In the previous issue of Strategies (May 2017), T.E. Wealth examined the possibility that the decades-long bull market in bonds might be coming to an end. Long story short, having touched 35-year lows last September, yields seem to be on the rise. Indeed, in mid-June, the U.S. Federal Reserve raised its overnight interest rate for the fourth time since the global financial crisis ended. For its part, the Bank of Canada raised interest rates by 25 basis points this past July, and some speculate that rates could climb further before the end of the year.
If interest rates are in fact in the early stages of an upward trend, this presents a problem for bond investors, as bond prices fall when interest rates rise. Moreover, given that rates have been so low relative to history, it would not take much of an increase in rates for capital losses on bonds to exceed the interest payments received by an investor.
No one can know, except with the benefit of hindsight, whether the long-term bond bull market is over. That said, it may be prudent, especially for yield-oriented portfolios, to consider bond alternatives. One of those alternatives is preferred shares.
A quick recap of what exactly preferred shares are might be useful: as their name implies, preferred shares rank ahead of common shares in a company’s capital structure. What this means is that preferred shareholders must receive their dividend payments before common shareholders are paid. However, preferred shares still rank below a company’s debt obligations. Given their nature, preferred shares are often characterized as hybrid investments, part equity and part fixed-income.
So, why may now be a good time to consider preferred shares? For one thing, preferred shares provide a much higher yield than bonds or common shares. Investors can earn close to 5% before-tax on the S&P/TSX Preferred Share index, versus a 1.4% pre-tax yield on a benchmark 5-year Canadian government bond (data as of June 30). Also, preferred share dividends are subject to a preferential income tax rate compared to bond interests, which results in an even larger yield spread after tax. Relative to history, preferred shares also seem attractively priced compared to government bonds. When they were first issued several years ago, these securities typically paid investors about 1% over the 5-year Canada bond yield. Now, however, given that government bond yields are so low, the spread has ballooned to about 3%. Preferred shares also handily provide a much better yield than common shares: the pre-tax dividend yield for the S&P/TSX Index is just shy of 3%, by comparison.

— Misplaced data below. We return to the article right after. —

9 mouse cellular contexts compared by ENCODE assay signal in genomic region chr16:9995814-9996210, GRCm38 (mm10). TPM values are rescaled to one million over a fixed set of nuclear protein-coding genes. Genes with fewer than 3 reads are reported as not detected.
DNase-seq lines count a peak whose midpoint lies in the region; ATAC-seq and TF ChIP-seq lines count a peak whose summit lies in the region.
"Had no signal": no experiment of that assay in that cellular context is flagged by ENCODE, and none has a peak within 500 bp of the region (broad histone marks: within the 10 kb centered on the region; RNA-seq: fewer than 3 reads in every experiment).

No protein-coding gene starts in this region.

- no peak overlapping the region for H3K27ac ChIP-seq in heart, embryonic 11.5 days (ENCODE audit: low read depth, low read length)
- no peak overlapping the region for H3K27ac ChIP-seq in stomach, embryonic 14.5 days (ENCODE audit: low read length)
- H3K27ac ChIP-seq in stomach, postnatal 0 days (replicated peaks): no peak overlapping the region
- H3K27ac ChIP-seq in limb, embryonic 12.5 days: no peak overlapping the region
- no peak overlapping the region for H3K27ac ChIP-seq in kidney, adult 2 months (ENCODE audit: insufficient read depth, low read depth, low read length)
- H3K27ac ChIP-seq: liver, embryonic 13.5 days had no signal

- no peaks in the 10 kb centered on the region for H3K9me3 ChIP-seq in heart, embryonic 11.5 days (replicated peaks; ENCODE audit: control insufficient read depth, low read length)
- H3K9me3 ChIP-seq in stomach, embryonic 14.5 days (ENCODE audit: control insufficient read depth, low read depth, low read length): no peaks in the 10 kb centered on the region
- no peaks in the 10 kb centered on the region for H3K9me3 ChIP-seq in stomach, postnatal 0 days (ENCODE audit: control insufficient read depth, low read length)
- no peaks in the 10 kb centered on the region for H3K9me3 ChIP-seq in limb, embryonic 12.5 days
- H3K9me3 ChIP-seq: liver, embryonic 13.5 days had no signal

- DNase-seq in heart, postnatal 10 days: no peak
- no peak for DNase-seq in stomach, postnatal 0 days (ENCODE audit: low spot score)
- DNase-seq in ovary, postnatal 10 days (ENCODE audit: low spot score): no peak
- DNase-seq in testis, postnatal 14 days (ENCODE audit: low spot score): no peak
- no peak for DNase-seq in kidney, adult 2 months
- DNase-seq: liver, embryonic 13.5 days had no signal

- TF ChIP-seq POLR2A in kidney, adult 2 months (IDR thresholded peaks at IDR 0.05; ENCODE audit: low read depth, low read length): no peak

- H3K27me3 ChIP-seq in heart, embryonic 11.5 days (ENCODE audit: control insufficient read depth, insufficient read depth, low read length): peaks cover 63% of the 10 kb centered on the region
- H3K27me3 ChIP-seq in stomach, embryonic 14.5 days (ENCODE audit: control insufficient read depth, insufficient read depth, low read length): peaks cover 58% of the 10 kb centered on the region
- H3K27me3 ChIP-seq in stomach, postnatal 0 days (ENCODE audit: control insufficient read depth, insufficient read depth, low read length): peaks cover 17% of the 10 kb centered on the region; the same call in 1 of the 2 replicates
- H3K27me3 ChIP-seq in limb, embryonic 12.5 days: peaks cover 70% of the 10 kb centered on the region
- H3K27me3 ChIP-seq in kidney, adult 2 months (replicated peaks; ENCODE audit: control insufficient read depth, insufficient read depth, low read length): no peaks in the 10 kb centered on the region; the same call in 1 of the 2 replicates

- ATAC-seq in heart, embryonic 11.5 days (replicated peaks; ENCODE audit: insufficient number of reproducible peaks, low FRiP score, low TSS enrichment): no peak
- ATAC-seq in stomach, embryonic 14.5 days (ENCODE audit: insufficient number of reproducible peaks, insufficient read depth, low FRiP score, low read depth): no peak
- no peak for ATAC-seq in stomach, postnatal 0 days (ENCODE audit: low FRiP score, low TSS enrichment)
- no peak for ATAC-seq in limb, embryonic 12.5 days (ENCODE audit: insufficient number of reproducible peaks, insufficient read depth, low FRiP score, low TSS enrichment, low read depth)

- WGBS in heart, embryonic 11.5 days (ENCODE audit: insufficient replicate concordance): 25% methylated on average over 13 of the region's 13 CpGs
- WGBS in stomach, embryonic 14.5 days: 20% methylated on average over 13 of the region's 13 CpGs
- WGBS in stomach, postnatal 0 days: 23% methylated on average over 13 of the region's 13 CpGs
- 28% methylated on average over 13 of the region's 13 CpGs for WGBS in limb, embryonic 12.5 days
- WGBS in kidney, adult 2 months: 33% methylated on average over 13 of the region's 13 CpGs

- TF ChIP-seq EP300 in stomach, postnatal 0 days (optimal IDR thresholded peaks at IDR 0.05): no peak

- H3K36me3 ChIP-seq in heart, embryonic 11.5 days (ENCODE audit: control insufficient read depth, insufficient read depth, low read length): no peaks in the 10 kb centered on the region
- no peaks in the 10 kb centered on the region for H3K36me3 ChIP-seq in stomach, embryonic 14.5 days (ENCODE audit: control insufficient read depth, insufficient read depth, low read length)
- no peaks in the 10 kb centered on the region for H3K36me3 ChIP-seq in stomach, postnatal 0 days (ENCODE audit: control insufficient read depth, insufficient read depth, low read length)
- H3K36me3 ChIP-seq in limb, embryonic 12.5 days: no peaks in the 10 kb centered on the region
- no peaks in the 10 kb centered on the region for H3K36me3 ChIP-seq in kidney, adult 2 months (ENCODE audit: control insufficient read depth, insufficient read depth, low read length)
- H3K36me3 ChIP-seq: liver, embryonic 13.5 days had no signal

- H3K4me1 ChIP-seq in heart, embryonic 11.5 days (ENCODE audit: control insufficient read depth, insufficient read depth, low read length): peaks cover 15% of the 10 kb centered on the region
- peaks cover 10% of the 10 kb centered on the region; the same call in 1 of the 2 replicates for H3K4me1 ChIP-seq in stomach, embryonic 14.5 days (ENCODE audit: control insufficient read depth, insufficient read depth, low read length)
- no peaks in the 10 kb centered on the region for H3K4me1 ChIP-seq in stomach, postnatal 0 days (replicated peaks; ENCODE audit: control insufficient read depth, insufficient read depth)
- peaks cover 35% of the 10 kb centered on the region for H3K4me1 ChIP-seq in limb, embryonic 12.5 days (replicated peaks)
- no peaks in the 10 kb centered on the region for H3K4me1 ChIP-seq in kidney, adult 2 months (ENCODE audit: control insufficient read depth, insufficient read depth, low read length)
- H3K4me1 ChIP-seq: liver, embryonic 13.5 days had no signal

There’s another reason to believe preferred shares might currently present a compelling alternative to traditional fixed-income investments. While fixed-income products suffer when rates are on the upswing, the composition of today’s preferred share market means that they actually could do quite well in such an environment. Rate-reset preferred shares now make up over two-thirds of the Canadian market. This kind of preferred shares “reset” to a higher dividend when government bond yields rise, so if the era of ultra-low interest rates is truly behind us, they should provide higher income streams for investors in the future.
Finally, there’s the simple fact that preferred shares have not enjoyed the sort of performance of other asset classes. As of June 30, Canadian preferred shares have only provided a total return of just over 6%, whereas the FTSE/TMX Canadian Bond Universe has returned nearly 18% and common shares, as measured by the S&P/TSX Composite index, show a total return of 52% over the last five years. Conceivably, the coming years could see this gap in performance start to close.
Whether an increased allocation to preferred shares is right for you will depend on many factors, such as your current exposure as well as your risk tolerance. Talk to your investment counsellor about the role these stocks could play in your portfolio as a diversification from traditional fixed-income investments.
Andrew Hepburn is a freelance financial writer and journalist based in Toronto. He’s written for the Globe and Mail, Maclean’s, and Morningstar, among other publications.
This article was published in T.E. Wealth’s Strategies newsletter, September 2017 edition. Read the full edition here.